• Most websites, especially those with sensitive data, usually employ their own encryption techniques so they will likely have HTTPS in the web address so you can always check your URL before logging in.
      • For example: HTTPS:// not HTTP:// Sometimes browsers autofill commonly visited sites, but you can then click to the web address bar at the top or bottom of your browser and read how the URL is actually showing up once you are directed there.
    • Pay attention to the spelling of the website – there can be similar sites made to look like official sites.  Could be ‘bannkofamerica’ instead of ‘’

Of course, you don’t have control over every scenario and maybe using a public wifi hotspot is your last but necessary resort, especially while traveling.  With a secure VPN service, such as ExpressVPN, you connect to a public wifi network without much worry.


Is using my phone’s data plan a better option than public wifi?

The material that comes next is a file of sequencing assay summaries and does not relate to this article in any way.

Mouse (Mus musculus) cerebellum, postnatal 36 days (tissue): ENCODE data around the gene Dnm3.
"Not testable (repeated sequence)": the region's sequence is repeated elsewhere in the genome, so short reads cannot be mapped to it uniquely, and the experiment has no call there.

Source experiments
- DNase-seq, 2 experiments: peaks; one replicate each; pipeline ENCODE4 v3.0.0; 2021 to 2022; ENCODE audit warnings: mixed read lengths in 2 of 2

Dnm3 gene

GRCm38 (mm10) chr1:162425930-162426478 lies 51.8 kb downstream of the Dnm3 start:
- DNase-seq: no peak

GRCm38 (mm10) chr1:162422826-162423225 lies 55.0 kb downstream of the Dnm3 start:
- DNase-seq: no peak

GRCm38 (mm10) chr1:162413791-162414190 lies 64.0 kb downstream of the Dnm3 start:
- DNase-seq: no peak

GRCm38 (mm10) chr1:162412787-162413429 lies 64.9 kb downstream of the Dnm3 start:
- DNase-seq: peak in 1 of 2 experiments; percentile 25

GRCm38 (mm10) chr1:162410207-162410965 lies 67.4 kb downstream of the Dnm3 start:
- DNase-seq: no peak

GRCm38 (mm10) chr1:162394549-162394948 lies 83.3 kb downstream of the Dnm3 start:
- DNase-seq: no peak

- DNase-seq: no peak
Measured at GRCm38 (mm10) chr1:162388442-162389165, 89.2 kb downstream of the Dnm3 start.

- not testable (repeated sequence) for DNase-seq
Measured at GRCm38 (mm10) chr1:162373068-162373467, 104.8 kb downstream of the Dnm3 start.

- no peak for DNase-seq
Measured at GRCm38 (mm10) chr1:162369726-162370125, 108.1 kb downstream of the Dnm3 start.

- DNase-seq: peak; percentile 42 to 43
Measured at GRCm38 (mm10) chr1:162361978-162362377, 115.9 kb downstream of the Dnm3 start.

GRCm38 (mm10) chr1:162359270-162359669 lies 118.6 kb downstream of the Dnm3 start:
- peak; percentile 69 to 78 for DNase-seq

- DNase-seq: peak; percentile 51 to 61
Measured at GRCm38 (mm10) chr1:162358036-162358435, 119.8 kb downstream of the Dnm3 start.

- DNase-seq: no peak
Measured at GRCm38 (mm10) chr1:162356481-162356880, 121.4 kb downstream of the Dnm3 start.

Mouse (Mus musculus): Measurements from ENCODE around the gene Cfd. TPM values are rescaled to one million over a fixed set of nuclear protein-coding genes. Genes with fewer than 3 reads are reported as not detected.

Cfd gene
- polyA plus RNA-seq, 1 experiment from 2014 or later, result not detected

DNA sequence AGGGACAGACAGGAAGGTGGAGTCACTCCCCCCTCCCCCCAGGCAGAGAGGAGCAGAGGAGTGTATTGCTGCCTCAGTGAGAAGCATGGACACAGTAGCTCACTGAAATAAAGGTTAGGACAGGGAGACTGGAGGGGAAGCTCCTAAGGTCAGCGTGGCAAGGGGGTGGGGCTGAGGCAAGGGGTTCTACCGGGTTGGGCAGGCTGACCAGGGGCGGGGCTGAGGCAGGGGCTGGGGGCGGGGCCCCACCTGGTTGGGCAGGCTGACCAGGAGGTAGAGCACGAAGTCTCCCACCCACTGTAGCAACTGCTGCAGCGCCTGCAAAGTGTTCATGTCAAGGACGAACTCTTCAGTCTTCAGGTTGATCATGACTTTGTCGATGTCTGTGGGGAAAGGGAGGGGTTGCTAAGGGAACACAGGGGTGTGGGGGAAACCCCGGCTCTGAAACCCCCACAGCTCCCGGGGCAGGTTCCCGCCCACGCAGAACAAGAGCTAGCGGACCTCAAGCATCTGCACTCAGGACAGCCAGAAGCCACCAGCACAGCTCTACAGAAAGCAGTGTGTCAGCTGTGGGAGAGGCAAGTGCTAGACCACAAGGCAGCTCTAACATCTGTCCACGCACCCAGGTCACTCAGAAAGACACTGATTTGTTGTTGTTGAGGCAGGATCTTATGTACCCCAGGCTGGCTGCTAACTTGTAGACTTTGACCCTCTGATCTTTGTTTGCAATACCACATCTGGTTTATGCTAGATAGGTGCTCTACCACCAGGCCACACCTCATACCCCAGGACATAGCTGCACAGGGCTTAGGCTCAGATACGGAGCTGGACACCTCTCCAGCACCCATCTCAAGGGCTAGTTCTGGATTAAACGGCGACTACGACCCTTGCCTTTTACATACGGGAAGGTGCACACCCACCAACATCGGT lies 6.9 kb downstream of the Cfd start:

While using your phone’s data is better for your overall digital security than connecting to public wifi networks, sometimes using your phone’s data isn’t a good option.

Using your phone’s data can be expensive if you don’t have unlimited plans, even unlimited data plans can start to throttle your service after a certain threshold has been met, or the reception or data is poor. Utilizing your mobile plan’s data can be especially difficult if you’re traveling abroad, where the cost of using your phone’s data can be restricted or cost-prohibitive. In these situations, you may be reliant on public wifi hotspots to stay in contact with other travelers on the trip as well as family or friends back home.

There’s a lot of talk about how public wifi hotspots can be bad for you, but there isn’t a lot of conversation about exactly why and how using a VPN can protect you when using public wifi hotspots.


How a VPN can protect you when using public WiFi hotspots

Below are the specific ways hackers can breach your privacy and security while using public wifi hotspots and how a VPN service can protect you.


Top 4 Public WiFi Hacks

1. The ‘Evil Twin’ (Look closely at the name of the network)

Free public wifi can lead to being hacked

The Evil Twin Hack